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Parents of children with autism are not failures says a psychiatrist nurse

A psychiatric nurse at the Tamale Central Hospital (TCH), Mr. Isaac Borlu has encouraged parents of children with autism not to lose hope but to focus on the positive. According to him, just like anyone else, children with autism spectrum disorder often respond well to positive reinforcement.

This, he says, means when you praise them for good behaviour they’re  it lifts up their spirits and makes them and you feel good. He said parents should be specific so that they know exactly what they like about their kids’ behaviour and find ways to reward them either with extra playtime or a small prize.

As a parent, loving your child for who they are is key, he added. Speaking in an interview with Zaa news, the psychiatrist described autism as a developmental disorder that typically appears before a child reaches the age of 3, affects the development of a child’s brain, resulting in impaired social functioning, interactions with others, and communication.

He said while the causes of autism are not understood, there does seems to be certain groups of people at a greater risk for autism. He mentioned some of the suspected risk factors for autism as having an immediate family member with autism, genetic mutations, being born to older parents, and low birth weight.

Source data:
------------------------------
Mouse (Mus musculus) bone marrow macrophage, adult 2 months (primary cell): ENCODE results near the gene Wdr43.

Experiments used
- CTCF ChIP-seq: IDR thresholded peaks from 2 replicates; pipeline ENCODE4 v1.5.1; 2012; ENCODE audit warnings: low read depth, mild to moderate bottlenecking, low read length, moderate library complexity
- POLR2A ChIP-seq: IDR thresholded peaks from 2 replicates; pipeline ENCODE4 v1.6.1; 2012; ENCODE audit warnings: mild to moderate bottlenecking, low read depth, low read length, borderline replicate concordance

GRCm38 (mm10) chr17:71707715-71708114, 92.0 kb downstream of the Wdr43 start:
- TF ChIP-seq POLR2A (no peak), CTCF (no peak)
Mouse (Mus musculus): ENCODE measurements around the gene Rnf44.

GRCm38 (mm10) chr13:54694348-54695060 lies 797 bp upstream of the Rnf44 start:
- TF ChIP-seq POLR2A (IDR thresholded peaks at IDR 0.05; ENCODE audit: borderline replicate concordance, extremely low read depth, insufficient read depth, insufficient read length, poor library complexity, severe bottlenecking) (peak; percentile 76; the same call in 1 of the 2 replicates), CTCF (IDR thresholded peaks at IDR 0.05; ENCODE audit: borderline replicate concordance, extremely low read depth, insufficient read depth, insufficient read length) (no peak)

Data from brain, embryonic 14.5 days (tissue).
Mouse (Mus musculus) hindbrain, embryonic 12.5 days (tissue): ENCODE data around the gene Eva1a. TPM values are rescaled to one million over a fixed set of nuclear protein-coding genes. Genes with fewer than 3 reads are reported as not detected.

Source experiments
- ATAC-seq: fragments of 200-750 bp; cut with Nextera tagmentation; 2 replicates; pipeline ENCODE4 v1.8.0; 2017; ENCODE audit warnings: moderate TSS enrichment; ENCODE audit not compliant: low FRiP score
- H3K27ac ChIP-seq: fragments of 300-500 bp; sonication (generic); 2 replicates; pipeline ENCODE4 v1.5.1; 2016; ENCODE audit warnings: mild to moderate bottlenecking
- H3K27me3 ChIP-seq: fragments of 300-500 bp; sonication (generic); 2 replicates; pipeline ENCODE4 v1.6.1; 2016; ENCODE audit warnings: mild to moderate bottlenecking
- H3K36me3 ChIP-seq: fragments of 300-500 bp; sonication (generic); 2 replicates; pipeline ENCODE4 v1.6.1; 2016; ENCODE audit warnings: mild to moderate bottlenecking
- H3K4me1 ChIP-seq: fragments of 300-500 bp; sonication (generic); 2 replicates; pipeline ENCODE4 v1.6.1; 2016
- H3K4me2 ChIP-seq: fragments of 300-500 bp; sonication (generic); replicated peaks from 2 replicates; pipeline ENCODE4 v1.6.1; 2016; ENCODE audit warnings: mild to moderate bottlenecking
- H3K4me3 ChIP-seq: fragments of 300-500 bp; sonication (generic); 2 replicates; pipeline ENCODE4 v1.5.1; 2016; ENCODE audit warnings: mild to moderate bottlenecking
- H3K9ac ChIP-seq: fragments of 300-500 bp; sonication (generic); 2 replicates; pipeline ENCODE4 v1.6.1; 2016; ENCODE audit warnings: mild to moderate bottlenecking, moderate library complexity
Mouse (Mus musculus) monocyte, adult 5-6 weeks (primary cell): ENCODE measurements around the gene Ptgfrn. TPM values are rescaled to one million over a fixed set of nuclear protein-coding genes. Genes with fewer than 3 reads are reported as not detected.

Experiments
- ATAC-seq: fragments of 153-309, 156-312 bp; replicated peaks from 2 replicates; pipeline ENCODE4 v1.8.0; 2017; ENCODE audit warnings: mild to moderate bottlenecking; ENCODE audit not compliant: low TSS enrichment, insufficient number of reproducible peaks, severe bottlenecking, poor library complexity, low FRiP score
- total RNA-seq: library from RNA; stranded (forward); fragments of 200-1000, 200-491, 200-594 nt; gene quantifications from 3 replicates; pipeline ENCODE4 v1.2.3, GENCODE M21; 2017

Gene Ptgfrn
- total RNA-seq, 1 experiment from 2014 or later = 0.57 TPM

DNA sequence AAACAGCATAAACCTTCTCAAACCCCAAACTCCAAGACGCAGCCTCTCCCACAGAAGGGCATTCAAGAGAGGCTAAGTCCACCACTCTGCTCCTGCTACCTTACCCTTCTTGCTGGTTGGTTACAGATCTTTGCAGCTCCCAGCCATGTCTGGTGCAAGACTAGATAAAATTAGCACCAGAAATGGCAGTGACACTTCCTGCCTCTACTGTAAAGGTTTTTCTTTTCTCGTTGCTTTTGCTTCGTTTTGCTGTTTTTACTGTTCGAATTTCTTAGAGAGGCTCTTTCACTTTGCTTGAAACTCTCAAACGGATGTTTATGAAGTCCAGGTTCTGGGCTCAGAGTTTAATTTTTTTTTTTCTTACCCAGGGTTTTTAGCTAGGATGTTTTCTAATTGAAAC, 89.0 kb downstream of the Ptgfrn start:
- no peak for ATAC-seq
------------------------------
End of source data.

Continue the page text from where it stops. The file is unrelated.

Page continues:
Mr. Borlu further revealed that autism tends to run in families, and having one autistic child increases the risk of having another: Parents who have one autistic child have a 1 in 20 or 5 percent chance of having another child with autism.

“About 1% of adults have autism. Autism is much more common in boys than in girls, with a male: female ratio of 4:1’’ he said. He added that children with autism are not mentally retarded children, but they have developmental disorder and slow in some activities.

So, they are different from people with mental retardation. However, he cautioned that autism might occur with mental retardation. According to him, autism symptoms typically become clearly evident during early childhood, between 12 and 24 months of age. However, symptoms may also appear earlier or later.

Early symptoms he noted may include a marked delay in language or social development. He said there are no “cures” for autism, but therapies and other treatment considerations can help people feel better or alleviate their symptoms. The disorder he stressed is not a curse but advised the general public especially parents not to neglect people with the condition especially children but show them love and care.


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